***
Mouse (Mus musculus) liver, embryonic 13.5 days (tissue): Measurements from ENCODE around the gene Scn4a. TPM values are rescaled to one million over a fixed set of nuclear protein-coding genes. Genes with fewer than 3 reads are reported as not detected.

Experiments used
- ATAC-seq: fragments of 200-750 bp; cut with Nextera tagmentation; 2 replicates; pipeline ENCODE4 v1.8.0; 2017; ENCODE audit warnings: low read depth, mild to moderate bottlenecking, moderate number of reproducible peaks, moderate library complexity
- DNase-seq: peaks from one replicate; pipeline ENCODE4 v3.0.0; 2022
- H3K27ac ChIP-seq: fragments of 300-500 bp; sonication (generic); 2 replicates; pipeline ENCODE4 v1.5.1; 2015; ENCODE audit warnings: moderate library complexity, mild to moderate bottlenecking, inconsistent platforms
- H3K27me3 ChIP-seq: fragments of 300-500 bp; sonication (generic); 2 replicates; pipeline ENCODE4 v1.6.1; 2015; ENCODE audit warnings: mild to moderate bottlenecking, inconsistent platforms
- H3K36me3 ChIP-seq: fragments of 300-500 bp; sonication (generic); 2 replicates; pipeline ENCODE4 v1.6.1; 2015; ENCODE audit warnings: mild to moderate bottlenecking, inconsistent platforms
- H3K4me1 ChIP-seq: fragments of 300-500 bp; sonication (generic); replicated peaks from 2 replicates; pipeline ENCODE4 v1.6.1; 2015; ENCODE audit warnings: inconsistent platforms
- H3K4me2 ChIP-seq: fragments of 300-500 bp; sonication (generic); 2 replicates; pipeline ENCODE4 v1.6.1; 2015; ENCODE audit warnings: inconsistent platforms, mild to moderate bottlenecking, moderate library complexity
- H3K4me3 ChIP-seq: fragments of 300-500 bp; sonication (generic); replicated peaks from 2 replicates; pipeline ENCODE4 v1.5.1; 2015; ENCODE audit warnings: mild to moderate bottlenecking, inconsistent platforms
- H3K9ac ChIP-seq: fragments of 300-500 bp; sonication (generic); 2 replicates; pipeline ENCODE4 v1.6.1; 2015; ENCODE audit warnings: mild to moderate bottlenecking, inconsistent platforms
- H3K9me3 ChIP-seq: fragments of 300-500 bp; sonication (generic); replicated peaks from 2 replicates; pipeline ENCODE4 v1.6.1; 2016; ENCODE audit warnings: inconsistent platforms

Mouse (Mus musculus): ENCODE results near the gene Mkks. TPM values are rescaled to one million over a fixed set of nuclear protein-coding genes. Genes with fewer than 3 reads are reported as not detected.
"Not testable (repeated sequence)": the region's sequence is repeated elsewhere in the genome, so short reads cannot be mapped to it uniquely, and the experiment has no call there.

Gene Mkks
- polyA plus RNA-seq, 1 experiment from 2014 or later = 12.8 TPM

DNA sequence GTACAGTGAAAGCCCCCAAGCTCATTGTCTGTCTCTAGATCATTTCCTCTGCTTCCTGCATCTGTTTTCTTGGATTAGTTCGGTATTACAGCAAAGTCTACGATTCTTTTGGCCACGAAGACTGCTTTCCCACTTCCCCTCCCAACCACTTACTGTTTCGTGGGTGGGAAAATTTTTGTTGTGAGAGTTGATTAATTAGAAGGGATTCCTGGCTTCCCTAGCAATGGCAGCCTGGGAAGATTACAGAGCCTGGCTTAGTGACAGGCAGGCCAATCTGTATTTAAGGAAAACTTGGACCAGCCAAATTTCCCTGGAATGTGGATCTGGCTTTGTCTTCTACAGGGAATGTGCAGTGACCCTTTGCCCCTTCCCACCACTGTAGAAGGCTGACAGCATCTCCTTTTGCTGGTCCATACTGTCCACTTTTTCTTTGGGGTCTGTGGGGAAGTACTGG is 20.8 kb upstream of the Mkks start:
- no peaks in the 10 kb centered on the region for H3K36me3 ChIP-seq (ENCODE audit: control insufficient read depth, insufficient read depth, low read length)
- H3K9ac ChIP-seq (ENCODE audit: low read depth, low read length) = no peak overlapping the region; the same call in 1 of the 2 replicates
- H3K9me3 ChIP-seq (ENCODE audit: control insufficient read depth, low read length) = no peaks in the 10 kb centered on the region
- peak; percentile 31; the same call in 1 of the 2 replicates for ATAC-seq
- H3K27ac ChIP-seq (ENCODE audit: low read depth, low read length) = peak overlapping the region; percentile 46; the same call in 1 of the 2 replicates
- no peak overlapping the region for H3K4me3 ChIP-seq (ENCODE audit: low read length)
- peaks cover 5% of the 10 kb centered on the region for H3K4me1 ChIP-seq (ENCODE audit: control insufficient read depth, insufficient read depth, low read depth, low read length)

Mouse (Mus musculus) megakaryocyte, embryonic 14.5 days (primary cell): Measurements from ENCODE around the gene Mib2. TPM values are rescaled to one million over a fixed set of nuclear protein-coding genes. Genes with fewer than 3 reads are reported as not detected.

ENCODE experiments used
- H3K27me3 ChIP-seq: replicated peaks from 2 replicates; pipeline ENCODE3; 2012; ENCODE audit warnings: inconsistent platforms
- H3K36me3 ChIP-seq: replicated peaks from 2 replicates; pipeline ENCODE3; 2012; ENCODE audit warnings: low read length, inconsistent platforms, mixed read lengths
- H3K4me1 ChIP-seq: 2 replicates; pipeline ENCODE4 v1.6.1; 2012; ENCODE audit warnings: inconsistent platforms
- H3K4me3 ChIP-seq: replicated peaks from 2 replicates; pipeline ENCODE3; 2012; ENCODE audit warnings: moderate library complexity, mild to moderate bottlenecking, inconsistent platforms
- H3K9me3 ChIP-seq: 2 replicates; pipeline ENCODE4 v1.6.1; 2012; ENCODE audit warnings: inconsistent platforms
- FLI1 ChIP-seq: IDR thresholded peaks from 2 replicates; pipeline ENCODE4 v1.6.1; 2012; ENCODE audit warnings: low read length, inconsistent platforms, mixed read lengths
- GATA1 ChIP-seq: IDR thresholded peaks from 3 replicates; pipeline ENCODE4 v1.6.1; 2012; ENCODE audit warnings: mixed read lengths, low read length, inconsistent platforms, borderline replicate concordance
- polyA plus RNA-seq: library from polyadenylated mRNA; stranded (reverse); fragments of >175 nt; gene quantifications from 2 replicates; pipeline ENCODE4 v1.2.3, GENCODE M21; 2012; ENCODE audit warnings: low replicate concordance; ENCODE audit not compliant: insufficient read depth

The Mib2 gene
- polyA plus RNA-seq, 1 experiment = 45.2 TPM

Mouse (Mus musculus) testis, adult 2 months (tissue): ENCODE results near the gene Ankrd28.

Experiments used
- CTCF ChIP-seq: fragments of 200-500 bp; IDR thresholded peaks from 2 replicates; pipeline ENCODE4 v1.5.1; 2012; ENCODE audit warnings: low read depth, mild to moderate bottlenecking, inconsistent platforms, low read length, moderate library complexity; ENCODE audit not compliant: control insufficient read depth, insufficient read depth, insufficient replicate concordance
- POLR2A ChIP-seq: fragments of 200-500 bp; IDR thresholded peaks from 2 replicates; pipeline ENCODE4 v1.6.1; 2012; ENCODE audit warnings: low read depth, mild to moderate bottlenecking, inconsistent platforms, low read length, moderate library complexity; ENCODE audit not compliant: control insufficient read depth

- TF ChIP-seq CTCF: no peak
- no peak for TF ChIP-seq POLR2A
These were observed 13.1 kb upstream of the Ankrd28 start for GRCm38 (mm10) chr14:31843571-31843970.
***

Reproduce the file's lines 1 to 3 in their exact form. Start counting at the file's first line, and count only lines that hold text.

Mouse (Mus musculus) liver, embryonic 13.5 days (tissue): Measurements from ENCODE around the gene Scn4a. TPM values are rescaled to one million over a fixed set of nuclear protein-coding genes. Genes with fewer than 3 reads are reported as not detected.

Experiments used
- ATAC-seq: fragments of 200-750 bp; cut with Nextera tagmentation; 2 replicates; pipeline ENCODE4 v1.8.0; 2017; ENCODE audit warnings: low read depth, mild to moderate bottlenecking, moderate number of reproducible peaks, moderate library complexity